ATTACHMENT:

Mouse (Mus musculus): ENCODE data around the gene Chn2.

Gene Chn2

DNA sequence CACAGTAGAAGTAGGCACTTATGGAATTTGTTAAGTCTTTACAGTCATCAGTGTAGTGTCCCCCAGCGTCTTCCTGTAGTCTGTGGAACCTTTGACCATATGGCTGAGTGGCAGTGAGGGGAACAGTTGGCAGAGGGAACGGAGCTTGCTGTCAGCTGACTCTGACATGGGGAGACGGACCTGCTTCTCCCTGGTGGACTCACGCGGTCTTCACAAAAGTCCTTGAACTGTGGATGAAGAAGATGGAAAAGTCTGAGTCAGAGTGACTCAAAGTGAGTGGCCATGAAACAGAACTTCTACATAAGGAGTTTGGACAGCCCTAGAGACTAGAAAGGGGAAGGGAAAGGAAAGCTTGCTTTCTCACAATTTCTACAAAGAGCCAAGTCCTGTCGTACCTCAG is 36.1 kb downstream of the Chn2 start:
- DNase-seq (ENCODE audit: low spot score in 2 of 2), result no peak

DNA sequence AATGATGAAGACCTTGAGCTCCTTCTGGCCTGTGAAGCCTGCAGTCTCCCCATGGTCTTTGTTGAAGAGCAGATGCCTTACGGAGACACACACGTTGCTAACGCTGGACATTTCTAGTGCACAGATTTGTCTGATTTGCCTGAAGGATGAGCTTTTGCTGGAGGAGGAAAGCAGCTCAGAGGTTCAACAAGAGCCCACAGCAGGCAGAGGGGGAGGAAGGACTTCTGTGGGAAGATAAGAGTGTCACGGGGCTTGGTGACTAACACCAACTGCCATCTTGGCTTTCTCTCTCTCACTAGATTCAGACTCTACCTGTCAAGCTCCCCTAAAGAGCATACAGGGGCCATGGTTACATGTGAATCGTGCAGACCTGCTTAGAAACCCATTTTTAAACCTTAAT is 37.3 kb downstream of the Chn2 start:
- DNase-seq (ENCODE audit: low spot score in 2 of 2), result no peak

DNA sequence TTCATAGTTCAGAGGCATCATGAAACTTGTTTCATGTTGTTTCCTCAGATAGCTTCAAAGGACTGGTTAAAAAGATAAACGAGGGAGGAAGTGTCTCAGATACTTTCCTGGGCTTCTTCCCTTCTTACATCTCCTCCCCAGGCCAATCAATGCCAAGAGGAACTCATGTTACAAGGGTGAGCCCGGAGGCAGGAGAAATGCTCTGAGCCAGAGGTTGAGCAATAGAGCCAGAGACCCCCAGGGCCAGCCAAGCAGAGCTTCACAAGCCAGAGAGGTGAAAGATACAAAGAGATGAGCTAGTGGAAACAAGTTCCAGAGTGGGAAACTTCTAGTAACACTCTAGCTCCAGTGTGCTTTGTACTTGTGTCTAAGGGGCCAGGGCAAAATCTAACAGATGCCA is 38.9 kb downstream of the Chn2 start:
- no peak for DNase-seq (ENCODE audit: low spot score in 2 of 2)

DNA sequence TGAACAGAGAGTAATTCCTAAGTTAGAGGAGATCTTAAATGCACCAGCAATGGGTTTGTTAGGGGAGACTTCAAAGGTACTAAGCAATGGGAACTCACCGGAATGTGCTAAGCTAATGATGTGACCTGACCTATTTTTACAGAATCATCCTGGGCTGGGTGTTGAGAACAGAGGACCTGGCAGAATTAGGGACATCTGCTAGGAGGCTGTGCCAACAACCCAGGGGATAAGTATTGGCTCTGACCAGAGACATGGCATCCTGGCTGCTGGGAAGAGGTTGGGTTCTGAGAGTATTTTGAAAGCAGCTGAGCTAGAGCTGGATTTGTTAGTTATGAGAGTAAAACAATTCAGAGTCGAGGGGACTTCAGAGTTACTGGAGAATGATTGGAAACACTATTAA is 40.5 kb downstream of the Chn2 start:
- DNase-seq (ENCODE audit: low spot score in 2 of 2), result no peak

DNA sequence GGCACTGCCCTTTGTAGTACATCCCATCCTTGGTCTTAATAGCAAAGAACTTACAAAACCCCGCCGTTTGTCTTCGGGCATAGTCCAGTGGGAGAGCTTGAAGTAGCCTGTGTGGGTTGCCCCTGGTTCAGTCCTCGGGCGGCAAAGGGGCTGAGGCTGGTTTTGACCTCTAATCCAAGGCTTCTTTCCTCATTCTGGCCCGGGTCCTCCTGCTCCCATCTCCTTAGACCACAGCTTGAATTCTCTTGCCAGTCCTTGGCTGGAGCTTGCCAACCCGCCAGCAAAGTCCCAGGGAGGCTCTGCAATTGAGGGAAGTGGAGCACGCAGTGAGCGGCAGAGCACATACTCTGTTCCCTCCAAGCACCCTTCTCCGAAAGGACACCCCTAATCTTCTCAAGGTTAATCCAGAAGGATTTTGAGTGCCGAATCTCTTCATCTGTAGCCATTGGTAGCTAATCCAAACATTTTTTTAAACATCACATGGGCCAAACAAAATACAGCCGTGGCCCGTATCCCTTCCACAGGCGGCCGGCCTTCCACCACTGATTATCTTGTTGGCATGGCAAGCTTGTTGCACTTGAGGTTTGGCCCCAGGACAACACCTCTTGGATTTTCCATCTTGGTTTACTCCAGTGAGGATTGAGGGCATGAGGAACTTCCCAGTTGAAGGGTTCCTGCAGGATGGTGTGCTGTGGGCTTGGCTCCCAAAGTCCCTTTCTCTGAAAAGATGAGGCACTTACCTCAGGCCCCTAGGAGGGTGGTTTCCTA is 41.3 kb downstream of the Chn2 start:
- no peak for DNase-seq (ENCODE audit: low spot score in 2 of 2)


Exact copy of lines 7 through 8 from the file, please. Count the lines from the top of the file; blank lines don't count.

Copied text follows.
DNA sequence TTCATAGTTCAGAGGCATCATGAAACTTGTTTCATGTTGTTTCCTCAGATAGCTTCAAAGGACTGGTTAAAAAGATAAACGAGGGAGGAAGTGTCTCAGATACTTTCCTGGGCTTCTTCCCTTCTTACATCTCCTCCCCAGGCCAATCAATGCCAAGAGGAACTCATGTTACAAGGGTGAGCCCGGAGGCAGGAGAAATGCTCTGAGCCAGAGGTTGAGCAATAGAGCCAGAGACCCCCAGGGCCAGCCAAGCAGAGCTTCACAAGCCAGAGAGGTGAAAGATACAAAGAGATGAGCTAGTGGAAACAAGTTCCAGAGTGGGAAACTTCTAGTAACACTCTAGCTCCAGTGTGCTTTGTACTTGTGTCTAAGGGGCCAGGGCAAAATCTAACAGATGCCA is 38.9 kb downstream of the Chn2 start:
- no peak for DNase-seq (ENCODE audit: low spot score in 2 of 2)